The feast of Corpus Christi, “the Body of Christ,” is celebrated the Thursday after Trinity Sunday, 60 days after Easter, or, in countries where it is not a holy day of obligation, on the following Sunday.
This feast day is a time to reflect on the real presence of Jesus Christ in the bread and wine we receive. As we honor Him, we are reminded of how Jesus is truly present in the Eucharist. It is not just a symbol or memory; it is Him, in body, blood, soul, and divinity. This mystery goes beyond our understanding.
Where does it come from?
The feast’s origins began with two separate Eucharistic miracles, which is a moment of divine intervention that confirms the faith in the Real Presence of the Body and Blood of Jesus in the Eucharist. They were: the vision of St. Juliana of Mont Cornillon and the Miracle at Bolsena.
The vision of St. Juliana of Mont Cornillon
St. Juliana of Mont Cornillon, who lived from 1222–1258 had a vision of the Church under the appearance of a full moon which had one dark spot. Christ showed her during the vision that the moon represented the Church at that time and the black spot symbolized the fact that a great feast in honor of the Blessed Sacrament was missing from the liturgical calendar. She confessed this vision to Bishop Robert de Thorete, then Bishop of Liège, and Jacques Pantaléon, who later became Pope Urban IV. Bishop Robert. He decided to call a synod in 1246 which authorized the celebration of a feast dedicated to Our Lord in the Blessed Sacrament – Corpus Christi – to be held in the diocese in the following year.
The Miracle at Bolsena
On the other hand, Fr Pietro da Praga had grown lukewarm in his faith and started doubting the Real Presence of Christ in the Eucharist. One day in 1263, while he was celebrating Mass in the Church of Santa Cristina in Bolsena, the precious Blood of Our Lord flowed from the Host at the breaking of the Bread, covering the altar cloth, corporal, and the floor. Pope Urban IV, who was residing at Orvieto at the time, ordered that the precious cloth, covered with the precious Blood, was to be brought to the Church of St Mary in Orvieto where it is still venerated even today. In 1264 he published the Bull “Transiturus de hoc mundo”, in which he ordered the annual celebration of the Solemnity of Corpus Christi, in the universal Church.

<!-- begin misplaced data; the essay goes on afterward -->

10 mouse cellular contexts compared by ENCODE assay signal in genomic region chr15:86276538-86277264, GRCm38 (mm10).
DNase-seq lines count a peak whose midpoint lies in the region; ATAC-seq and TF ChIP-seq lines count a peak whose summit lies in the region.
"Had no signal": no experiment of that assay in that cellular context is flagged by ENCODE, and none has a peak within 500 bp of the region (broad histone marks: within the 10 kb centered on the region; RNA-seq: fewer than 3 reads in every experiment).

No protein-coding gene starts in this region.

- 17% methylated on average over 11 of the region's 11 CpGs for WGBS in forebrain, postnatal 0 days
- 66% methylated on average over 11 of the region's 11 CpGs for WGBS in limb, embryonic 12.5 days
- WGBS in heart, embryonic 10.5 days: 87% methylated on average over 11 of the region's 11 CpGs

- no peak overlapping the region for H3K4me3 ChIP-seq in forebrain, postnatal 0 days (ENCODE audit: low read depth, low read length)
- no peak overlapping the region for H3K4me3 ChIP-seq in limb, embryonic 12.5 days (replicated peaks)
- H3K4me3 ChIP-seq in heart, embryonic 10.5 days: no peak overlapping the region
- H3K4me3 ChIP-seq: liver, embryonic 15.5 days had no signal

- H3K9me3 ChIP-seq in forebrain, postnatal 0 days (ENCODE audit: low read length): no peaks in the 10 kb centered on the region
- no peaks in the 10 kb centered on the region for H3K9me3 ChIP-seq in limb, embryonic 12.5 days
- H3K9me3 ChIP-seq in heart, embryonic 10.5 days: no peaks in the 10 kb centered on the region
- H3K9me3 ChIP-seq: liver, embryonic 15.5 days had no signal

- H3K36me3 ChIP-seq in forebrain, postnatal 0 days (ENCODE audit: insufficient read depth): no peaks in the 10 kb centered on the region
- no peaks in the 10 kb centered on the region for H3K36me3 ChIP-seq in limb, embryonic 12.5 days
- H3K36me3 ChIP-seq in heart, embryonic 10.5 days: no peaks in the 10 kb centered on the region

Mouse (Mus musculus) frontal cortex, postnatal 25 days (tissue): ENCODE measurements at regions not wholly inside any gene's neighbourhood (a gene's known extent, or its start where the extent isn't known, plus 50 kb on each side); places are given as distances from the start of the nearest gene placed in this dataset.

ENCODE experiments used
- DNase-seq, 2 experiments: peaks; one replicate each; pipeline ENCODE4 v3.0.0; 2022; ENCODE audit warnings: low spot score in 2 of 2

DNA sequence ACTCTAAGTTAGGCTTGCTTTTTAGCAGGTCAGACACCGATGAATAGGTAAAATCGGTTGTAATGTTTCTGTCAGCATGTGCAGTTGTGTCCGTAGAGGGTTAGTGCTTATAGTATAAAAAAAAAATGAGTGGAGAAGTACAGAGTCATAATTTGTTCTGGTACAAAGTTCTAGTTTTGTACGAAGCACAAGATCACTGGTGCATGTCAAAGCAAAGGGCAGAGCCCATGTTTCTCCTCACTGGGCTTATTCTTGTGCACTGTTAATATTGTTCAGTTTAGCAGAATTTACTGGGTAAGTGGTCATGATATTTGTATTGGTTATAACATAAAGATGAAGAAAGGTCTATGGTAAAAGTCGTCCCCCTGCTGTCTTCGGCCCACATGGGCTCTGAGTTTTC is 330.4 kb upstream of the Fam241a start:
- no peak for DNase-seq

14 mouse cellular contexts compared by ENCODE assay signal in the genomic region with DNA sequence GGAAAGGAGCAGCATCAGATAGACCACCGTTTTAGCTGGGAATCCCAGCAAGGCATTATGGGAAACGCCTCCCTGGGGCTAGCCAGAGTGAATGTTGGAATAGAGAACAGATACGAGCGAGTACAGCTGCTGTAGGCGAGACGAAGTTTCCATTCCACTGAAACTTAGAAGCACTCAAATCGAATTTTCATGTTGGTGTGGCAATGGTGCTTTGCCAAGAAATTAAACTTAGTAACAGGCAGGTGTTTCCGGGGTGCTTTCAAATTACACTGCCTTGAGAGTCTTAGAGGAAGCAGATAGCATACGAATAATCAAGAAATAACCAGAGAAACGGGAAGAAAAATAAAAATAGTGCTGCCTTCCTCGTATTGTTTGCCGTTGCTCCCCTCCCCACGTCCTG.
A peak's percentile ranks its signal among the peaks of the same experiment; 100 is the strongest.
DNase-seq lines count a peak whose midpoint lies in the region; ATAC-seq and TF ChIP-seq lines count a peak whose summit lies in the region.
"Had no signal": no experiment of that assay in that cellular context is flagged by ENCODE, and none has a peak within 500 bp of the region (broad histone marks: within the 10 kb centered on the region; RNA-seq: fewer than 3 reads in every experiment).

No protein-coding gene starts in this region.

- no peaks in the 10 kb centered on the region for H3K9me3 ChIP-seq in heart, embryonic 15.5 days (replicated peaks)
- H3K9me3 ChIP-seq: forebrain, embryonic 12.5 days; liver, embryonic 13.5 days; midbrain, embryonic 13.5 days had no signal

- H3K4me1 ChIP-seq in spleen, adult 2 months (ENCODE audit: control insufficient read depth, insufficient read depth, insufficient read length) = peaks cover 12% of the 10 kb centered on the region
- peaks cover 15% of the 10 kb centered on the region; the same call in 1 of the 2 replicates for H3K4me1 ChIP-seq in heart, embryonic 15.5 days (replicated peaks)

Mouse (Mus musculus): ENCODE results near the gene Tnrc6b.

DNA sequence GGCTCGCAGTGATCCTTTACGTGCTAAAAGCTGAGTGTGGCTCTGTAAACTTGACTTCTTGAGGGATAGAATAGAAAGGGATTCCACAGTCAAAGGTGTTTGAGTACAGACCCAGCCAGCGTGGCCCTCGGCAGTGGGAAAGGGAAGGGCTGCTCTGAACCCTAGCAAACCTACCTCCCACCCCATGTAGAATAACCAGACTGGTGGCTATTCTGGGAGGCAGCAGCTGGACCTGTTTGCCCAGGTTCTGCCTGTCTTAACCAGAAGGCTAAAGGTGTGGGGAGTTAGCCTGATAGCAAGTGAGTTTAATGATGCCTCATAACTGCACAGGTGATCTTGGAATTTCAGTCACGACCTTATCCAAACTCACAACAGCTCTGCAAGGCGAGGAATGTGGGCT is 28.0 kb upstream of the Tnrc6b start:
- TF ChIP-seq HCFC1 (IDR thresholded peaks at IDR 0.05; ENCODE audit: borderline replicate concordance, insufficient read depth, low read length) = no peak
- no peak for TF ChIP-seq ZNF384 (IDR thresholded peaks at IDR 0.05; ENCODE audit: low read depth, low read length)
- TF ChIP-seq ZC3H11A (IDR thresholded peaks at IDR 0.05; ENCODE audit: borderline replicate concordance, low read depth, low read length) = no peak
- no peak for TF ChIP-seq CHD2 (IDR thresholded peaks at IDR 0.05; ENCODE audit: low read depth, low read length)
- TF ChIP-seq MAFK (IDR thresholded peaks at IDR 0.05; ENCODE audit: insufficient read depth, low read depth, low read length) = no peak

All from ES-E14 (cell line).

In the Last Supper, Jesus selflessly gave Himself for us. As a friend wants to be present when they leave, so does Jesus. He left us His own body and blood as a remembrance of Himself.
The Eucharist is the most precious gift He has left us with. His Living Body calls us to imitate this self-giving love in our lives and be there for others. Just as He gave us the Eucharist to stay present in our lives, so are we called to be present for others. Also, the Eucharist reminds us of our unity as the Body of Christ. Jesus is the Head of the Church and we are his body. When we receive communion, we are all forming a union of brethren that long to live as Christ did.
I invite you to approach the Eucharist with reverence and gratitude, aware of the incredible gift it is. As we carry His presence within us, let’s reflect Christ’s love and mercy to everyone we meet. May we always cherish and seek to understand the mystery of the Holy Eucharist throughout our lives.